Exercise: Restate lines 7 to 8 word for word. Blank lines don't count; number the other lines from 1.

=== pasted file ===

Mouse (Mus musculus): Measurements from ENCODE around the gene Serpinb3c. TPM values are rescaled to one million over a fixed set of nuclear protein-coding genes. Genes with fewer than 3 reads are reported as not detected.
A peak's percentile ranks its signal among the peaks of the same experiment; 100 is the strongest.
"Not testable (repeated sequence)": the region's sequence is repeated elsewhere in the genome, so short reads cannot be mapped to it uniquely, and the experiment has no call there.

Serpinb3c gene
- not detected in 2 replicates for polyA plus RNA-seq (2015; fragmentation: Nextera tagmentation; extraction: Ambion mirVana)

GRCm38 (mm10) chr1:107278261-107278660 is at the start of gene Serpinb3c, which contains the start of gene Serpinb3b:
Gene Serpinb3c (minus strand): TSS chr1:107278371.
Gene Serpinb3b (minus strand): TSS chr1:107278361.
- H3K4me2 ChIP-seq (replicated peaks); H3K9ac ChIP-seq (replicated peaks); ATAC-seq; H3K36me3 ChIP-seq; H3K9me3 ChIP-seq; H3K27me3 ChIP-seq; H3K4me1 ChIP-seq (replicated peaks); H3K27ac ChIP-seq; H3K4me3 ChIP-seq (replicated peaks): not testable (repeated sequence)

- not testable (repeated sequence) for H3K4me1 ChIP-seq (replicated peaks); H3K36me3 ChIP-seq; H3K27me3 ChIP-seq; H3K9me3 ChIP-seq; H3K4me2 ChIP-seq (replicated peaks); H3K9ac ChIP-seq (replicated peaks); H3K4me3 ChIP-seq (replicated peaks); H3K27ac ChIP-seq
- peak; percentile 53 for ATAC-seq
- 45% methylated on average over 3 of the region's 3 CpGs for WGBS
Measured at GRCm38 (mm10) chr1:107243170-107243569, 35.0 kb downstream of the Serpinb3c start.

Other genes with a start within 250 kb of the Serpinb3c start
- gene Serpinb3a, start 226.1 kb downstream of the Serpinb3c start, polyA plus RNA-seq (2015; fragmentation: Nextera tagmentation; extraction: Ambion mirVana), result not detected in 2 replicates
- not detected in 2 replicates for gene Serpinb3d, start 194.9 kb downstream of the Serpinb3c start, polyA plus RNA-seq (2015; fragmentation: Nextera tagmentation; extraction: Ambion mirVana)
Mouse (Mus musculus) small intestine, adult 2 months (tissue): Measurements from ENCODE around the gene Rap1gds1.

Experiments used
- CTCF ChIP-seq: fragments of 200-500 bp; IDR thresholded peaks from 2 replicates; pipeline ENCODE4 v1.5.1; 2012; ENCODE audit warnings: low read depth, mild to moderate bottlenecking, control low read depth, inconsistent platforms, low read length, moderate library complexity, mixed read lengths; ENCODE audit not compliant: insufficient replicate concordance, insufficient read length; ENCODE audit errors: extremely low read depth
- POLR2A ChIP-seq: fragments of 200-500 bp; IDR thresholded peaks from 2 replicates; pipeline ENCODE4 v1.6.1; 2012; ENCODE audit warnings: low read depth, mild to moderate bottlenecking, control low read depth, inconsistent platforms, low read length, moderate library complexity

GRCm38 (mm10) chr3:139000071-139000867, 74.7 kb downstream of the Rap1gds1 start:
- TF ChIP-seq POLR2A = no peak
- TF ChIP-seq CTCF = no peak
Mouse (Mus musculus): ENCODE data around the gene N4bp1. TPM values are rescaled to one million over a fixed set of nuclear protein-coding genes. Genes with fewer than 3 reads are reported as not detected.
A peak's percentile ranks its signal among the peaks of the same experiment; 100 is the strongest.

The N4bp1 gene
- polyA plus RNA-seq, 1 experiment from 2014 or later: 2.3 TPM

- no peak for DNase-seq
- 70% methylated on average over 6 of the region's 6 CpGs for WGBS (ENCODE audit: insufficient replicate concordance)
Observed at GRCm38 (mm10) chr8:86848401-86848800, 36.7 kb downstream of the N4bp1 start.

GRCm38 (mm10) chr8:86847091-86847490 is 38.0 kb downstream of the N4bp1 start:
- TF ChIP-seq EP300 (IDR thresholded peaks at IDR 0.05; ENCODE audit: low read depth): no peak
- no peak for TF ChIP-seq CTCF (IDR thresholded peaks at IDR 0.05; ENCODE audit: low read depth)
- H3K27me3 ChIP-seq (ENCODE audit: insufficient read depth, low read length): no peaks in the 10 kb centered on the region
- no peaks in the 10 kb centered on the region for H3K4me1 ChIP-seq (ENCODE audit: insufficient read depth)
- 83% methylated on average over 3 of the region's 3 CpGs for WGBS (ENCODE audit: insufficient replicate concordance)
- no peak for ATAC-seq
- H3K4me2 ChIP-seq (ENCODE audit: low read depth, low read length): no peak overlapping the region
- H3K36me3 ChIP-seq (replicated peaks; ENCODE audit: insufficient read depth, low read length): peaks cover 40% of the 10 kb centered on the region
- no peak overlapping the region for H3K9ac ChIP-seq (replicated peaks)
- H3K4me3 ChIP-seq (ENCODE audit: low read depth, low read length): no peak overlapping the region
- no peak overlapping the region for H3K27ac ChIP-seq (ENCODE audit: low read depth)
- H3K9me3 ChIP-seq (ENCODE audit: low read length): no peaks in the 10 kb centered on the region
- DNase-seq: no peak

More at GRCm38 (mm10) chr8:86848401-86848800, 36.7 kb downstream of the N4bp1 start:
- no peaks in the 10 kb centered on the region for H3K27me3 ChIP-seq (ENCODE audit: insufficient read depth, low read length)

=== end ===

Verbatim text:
Gene Serpinb3c (minus strand): TSS chr1:107278371.
Gene Serpinb3b (minus strand): TSS chr1:107278361.